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A break for the border?

By Mindo - 24th Jan 2018

In 2017, the number of treatments reimbursed under the Directive rose to 2,011, at a cost of €4.4 million to the HSE. 

The total figure for reimbursements in 2016 was 1,025, while the cost of reimbursements amounted to €1.4 million.

Under the directive, any public patient with a referral letter from their GP or consultant may obtain treatment in another EU member State and claim reimbursement from the HSE.

The CBD covers most areas of healthcare, including acute hospital procedures, dental care, speech and language therapy, as well as physiotherapy, disability and mental health services, but it does not cover travel costs.

Given our record-breaking hospital waiting lists, which currently total just under 700,000 for inpatient and outpatient procedures across the HSE, is it any wonder patients are increasingly turning to the CBD?

There is no denying that the directive is an absolute lifeline for many patients facing unacceptably long delays waiting for treatment in the Irish public system.

Just last month, 13 elderly patients from Cork and Kerry travelled on a bus together, organised by local politicians, to have cataract surgery in a private hospital in Belfast. The interviewed patients expressed relief and delight to have been treated promptly, after fearing going blind while languishing on waiting lists in their nearest hospitals.

It is a strange situation, however, where public patients can access care in a private hospital under the scheme — once it is outside the Republic. It is not surprising then that private hospitals from Northern Ireland, mainland UK, and other parts of Europe are now targeting this lucrative income stream and reaching out directly to doctors and patients in the Republic.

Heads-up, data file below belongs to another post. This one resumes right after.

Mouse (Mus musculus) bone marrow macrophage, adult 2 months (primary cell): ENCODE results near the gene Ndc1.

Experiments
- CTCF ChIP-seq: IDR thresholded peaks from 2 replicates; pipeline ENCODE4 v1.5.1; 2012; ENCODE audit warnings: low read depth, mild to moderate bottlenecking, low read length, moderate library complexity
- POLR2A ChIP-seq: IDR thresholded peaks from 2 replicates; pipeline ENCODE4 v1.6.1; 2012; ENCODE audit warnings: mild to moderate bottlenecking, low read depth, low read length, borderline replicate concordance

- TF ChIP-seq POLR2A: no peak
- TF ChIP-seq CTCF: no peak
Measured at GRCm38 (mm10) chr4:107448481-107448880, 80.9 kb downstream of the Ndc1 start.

However some doctors, GPs in particular, have raised concerns about the lack of discharge protocols and follow-up care under the directive, as well as the potential for medico-legal issues if they refer patients to a hospital where they experience a negative outcome.

Meanwhile, the HSE is becoming increasingly concerned about the financial costs of the CBD. It has seen the cost of reimbursing patients under the CBD rocket from €29,000 in 2014 to €4.4 million last year.

This is money badly needed by our own health service, and, like the National Treatment Purchase Fund, treatment under the directive provides short-term solutions for individual patients, not the longer-term, system-wide solutions required to resolve our waiting list crisis.

However, the expectation is that CBD costs for the HSE will further increase this year as awareness of the directive grows, Brexit looms, and our appalling waiting list situation continues.

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